Dietland has a cupcake on the cover – but do a double take, because that’s a cupcake grenade. You think you’ve read this book, about a young overweight woman in New York City, trying to be a writer, trying (and failing) to lose weight. But this is not that book. This is something darker, more subversive, and infinitely more pleasing.
Our heroine is Plum (Alicia) Kettle, living in an rent-reduced apartment owned by her cousin, working every day on her laptop at a cafe. She writes advice letters to teen girls (about cutting, self-esteem, boys, etc.) who write in to the editor of the teen mag Daisy Chain. They think they’re writing to editor Kitty, but Plum is crafting the responses. She weighs around 300 pounds, has one friend, and no love life. Her routine is work, Waist Watcher meetings, and home. She’s got a gastric bypass surgery scheduled in a few months, and she pins all of her hopes for a “normal” life on the results of that.
Gradually she notices a young woman following her around, a young woman wearing colorful tights, combat boots, and black eyeliner. Curious but not frightened, Plum confronts the spy, but she plays it off. One day Plum covers her friend’s shift at the cafe and the girl gets in line to order. When she gets to the counter, she takes Plum’s hand and writes one word on it in lip pencil: DIETLAND. Plum is confused and embarrassed, thinking perhaps that it’s an insult. Her next encounter with the strange girl is in the bathroom of the Daisy Chain office, where she is given a book: Adventures in Dietland by Verena Baptist. It’s a name that brings Plum back to her teenage days of dieting extremes and humiliation.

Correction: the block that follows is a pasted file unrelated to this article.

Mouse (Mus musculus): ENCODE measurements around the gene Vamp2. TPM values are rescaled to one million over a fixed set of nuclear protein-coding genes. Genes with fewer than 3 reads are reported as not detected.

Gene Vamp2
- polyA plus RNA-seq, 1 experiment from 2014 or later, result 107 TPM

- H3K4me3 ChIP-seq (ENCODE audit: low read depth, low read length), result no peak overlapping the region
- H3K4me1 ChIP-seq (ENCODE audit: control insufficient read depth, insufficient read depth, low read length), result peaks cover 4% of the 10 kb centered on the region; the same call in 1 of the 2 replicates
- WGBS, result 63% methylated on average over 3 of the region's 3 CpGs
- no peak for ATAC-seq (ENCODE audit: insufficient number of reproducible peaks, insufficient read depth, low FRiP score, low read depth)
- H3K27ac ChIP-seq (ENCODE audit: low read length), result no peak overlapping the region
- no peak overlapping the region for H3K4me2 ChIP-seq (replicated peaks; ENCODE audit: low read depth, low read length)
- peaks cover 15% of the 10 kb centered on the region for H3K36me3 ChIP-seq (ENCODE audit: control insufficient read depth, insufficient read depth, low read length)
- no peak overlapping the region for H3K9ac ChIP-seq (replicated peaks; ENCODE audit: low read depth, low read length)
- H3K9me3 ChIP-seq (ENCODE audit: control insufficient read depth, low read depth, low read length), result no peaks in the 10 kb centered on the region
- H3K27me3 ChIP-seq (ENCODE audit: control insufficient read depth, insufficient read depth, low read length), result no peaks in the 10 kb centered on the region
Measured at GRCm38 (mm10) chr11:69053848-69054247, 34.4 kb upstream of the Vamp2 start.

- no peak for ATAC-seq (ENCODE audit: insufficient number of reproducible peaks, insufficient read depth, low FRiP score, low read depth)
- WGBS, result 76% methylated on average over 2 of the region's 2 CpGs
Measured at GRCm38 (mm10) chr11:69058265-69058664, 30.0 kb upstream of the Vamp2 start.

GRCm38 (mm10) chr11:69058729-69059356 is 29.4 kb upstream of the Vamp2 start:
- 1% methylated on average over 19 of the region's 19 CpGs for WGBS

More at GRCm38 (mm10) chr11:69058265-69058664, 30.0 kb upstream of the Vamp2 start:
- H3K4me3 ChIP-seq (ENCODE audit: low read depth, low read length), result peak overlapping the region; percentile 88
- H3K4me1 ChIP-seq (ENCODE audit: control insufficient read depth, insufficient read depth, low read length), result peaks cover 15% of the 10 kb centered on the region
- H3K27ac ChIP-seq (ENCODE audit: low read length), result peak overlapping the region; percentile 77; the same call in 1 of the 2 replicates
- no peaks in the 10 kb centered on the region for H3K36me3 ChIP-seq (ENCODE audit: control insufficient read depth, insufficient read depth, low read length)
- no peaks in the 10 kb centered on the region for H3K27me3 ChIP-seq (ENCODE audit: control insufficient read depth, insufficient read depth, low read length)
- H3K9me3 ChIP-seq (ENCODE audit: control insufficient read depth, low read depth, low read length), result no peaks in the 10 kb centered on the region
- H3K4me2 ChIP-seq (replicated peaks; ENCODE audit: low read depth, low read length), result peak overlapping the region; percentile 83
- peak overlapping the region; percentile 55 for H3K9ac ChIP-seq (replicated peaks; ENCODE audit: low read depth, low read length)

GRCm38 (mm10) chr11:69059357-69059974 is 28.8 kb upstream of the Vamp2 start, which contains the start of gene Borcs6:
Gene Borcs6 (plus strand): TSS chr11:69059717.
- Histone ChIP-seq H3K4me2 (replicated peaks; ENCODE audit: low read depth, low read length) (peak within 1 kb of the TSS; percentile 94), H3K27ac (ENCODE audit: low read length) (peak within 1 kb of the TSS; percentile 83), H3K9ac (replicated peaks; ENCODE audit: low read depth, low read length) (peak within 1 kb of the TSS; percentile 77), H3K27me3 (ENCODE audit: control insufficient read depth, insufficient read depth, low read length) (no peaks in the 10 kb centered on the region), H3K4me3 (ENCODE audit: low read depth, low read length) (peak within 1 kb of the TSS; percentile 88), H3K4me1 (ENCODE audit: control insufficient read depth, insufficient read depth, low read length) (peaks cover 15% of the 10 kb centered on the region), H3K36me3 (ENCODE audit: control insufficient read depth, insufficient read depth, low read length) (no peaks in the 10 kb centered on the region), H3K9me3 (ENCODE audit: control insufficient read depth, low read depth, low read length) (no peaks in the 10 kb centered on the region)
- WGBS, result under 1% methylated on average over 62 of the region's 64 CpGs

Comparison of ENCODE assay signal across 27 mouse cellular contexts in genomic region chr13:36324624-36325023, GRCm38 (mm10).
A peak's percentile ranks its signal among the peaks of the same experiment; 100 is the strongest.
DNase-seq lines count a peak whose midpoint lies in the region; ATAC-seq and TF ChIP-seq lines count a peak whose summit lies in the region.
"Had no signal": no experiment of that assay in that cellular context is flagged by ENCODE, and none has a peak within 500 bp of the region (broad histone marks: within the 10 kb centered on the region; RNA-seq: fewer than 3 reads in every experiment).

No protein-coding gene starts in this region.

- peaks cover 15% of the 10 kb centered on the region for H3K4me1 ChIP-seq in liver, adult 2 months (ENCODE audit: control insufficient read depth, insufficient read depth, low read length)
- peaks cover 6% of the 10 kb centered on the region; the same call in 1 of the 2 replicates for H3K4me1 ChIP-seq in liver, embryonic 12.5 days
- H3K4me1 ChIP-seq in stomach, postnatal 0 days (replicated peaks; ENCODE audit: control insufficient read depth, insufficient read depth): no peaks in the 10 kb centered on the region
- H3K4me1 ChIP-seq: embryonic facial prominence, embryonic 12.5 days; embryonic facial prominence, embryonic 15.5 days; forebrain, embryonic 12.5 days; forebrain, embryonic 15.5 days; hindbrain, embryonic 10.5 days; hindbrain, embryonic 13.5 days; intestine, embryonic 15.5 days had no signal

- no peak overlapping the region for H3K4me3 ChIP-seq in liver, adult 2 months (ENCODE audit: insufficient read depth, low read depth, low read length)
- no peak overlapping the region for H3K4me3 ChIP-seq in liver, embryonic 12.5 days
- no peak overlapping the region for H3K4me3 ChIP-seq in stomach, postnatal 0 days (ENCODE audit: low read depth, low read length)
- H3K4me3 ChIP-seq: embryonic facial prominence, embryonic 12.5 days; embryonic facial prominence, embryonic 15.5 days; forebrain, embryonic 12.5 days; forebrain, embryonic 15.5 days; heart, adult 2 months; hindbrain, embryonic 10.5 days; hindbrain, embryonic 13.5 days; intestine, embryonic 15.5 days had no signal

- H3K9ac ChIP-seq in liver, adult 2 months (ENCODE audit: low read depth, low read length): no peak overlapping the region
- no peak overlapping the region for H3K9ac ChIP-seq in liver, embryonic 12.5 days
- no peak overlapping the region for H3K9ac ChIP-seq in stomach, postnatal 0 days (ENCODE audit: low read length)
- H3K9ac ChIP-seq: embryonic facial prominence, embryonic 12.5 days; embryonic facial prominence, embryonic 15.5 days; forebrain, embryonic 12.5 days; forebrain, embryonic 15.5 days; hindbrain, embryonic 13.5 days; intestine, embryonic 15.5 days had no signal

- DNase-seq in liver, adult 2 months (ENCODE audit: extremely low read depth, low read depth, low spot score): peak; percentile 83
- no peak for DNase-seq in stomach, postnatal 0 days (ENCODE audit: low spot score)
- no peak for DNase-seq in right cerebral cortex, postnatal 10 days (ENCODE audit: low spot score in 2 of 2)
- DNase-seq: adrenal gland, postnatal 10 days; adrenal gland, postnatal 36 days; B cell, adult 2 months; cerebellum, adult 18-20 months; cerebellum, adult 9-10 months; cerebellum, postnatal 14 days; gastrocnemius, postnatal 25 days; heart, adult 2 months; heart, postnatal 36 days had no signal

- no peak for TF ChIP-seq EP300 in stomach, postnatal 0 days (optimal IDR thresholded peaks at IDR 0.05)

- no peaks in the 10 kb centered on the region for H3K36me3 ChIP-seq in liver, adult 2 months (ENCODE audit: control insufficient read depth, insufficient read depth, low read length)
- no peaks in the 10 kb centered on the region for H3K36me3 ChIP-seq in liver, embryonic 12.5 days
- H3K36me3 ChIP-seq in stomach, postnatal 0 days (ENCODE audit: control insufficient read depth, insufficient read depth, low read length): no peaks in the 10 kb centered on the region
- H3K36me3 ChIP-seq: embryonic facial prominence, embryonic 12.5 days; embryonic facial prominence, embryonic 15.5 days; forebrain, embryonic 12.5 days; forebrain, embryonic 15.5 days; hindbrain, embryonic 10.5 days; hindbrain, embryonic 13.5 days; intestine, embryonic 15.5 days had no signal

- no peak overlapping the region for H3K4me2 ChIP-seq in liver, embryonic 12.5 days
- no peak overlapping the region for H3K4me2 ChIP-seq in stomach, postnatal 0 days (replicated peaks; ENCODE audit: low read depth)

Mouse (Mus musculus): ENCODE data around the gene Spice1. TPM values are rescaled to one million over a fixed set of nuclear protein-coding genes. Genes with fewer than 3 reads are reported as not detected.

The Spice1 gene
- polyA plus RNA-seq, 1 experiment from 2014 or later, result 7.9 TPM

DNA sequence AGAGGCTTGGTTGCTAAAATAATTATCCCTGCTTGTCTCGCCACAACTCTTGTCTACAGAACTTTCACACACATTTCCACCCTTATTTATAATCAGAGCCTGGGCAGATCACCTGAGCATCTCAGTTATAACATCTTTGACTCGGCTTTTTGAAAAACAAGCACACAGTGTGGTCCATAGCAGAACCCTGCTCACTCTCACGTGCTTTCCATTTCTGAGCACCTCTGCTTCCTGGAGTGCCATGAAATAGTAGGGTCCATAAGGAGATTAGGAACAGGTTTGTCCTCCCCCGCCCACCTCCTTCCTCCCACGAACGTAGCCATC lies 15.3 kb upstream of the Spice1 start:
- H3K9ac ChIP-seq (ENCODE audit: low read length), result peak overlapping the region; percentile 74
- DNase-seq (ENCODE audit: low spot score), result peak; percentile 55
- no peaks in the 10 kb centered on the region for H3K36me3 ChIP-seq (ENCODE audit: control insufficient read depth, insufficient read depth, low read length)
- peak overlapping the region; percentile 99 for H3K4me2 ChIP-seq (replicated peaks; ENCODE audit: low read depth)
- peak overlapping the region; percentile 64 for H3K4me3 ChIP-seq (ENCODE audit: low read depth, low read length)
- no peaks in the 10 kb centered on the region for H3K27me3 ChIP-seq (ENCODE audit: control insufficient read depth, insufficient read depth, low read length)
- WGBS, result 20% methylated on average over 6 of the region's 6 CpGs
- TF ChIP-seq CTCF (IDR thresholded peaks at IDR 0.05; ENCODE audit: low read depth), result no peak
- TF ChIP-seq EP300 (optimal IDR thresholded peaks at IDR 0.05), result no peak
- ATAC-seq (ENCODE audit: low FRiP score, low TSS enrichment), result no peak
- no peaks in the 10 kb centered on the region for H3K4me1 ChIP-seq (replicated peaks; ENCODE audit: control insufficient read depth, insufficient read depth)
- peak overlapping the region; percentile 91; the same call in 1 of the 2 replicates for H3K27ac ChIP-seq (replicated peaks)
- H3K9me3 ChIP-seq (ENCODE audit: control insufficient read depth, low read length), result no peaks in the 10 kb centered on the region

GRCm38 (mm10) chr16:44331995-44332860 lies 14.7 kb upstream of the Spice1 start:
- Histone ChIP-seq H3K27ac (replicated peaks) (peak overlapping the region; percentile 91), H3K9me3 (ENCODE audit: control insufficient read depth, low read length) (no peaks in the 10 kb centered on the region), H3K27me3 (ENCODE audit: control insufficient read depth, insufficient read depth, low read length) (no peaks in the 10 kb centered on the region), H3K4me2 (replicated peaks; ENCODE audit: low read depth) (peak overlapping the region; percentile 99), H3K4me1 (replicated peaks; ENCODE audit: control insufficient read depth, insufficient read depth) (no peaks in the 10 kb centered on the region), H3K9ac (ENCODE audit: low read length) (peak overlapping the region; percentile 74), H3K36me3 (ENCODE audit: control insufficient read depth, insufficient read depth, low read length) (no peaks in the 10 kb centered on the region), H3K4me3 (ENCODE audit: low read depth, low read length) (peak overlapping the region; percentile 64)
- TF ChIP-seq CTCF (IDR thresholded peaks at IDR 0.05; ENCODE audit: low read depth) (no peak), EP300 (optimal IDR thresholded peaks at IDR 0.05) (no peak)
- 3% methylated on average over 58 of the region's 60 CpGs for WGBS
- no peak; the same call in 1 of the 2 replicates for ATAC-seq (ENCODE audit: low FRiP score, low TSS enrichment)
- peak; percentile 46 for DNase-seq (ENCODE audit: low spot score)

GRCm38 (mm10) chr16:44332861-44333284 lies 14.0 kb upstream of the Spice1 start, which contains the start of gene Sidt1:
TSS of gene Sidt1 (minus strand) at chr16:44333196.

I don’t want to give more away, because part of the fun in reading Dietland is in unraveling the mystery. You’ve got the two story lines, Plum’s physical and emotional journey, and the actions of this enigma of a young woman, coming together in all sorts of unexpected and moving ways. It’s decidedly more disturbing than one might expect, with a powerfully feminist tone, which I loved. This is sort of like Fight Club combined with a Jennifer Weiner novel, a revenge-fantasy and smart critique of our body-shaming, sexually violent culture. Really smart, really provocative, totally absorbing. One of my favorite of 2015.